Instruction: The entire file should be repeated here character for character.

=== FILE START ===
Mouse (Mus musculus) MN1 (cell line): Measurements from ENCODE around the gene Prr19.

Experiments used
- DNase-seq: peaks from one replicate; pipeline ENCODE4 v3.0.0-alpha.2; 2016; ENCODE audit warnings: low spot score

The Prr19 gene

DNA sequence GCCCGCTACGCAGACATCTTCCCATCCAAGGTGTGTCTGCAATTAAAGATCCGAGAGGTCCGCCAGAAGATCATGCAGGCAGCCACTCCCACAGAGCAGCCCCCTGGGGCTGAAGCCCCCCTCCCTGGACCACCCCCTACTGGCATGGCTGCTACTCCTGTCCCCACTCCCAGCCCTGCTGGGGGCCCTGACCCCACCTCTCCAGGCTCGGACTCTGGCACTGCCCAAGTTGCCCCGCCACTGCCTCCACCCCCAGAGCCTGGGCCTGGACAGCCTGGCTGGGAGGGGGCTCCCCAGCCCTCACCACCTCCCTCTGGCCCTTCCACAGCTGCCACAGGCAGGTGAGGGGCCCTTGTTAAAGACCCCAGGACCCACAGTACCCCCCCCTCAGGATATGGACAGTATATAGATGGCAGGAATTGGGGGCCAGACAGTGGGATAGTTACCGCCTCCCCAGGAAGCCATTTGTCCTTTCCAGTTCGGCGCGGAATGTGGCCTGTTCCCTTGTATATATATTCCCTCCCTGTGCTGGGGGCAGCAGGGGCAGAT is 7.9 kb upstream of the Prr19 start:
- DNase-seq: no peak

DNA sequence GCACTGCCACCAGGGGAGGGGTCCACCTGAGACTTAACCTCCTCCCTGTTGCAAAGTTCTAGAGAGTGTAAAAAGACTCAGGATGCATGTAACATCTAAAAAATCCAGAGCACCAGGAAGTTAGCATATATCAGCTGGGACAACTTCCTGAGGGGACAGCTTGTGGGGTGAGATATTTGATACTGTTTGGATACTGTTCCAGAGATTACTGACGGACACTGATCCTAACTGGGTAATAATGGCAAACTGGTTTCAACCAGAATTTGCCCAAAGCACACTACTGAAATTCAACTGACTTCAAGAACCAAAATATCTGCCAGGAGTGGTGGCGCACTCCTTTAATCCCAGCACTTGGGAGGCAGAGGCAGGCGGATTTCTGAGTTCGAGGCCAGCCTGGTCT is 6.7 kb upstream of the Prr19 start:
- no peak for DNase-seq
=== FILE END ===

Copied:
Mouse (Mus musculus) MN1 (cell line): Measurements from ENCODE around the gene Prr19.

Experiments used
- DNase-seq: peaks from one replicate; pipeline ENCODE4 v3.0.0-alpha.2; 2016; ENCODE audit warnings: low spot score

The Prr19 gene

DNA sequence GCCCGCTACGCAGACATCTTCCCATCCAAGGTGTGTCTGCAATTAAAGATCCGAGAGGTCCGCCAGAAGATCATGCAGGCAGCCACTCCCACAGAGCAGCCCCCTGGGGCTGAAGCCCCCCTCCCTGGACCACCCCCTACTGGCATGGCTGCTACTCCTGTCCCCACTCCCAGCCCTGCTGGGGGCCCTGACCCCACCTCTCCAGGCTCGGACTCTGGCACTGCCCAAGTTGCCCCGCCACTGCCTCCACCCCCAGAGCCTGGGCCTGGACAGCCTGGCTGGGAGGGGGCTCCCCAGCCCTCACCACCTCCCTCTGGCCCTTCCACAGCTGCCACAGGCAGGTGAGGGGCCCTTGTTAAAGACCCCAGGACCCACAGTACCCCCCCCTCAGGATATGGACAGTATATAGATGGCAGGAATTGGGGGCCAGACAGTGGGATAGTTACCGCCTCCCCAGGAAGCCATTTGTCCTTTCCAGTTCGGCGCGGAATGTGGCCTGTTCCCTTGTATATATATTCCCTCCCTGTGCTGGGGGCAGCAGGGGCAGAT is 7.9 kb upstream of the Prr19 start:
- DNase-seq: no peak

DNA sequence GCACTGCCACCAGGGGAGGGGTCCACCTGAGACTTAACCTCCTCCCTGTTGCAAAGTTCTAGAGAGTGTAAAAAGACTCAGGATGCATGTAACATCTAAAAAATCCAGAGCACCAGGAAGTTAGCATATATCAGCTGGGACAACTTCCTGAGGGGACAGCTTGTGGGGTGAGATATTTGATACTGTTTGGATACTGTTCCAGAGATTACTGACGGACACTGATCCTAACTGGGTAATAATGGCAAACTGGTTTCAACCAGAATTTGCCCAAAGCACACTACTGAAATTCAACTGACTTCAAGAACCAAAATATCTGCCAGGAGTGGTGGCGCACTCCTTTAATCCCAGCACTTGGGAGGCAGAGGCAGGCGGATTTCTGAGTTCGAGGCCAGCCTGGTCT is 6.7 kb upstream of the Prr19 start:
- no peak for DNase-seq